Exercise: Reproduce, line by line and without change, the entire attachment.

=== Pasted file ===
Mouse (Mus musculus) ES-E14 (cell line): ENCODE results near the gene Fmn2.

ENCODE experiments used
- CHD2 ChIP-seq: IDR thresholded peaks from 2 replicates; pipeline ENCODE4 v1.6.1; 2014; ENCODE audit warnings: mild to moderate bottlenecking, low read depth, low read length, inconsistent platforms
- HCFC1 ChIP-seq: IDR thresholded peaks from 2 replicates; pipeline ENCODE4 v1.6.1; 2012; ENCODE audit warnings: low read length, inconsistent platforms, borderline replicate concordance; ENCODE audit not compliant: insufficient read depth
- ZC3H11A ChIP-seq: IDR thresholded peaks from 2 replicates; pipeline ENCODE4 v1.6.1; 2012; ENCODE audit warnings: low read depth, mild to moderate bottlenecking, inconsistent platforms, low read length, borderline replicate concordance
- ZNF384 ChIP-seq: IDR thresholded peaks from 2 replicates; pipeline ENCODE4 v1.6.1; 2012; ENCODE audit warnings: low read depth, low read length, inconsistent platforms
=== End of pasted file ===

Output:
Mouse (Mus musculus) ES-E14 (cell line): ENCODE results near the gene Fmn2.

ENCODE experiments used
- CHD2 ChIP-seq: IDR thresholded peaks from 2 replicates; pipeline ENCODE4 v1.6.1; 2014; ENCODE audit warnings: mild to moderate bottlenecking, low read depth, low read length, inconsistent platforms
- HCFC1 ChIP-seq: IDR thresholded peaks from 2 replicates; pipeline ENCODE4 v1.6.1; 2012; ENCODE audit warnings: low read length, inconsistent platforms, borderline replicate concordance; ENCODE audit not compliant: insufficient read depth
- ZC3H11A ChIP-seq: IDR thresholded peaks from 2 replicates; pipeline ENCODE4 v1.6.1; 2012; ENCODE audit warnings: low read depth, mild to moderate bottlenecking, inconsistent platforms, low read length, borderline replicate concordance
- ZNF384 ChIP-seq: IDR thresholded peaks from 2 replicates; pipeline ENCODE4 v1.6.1; 2012; ENCODE audit warnings: low read depth, low read length, inconsistent platforms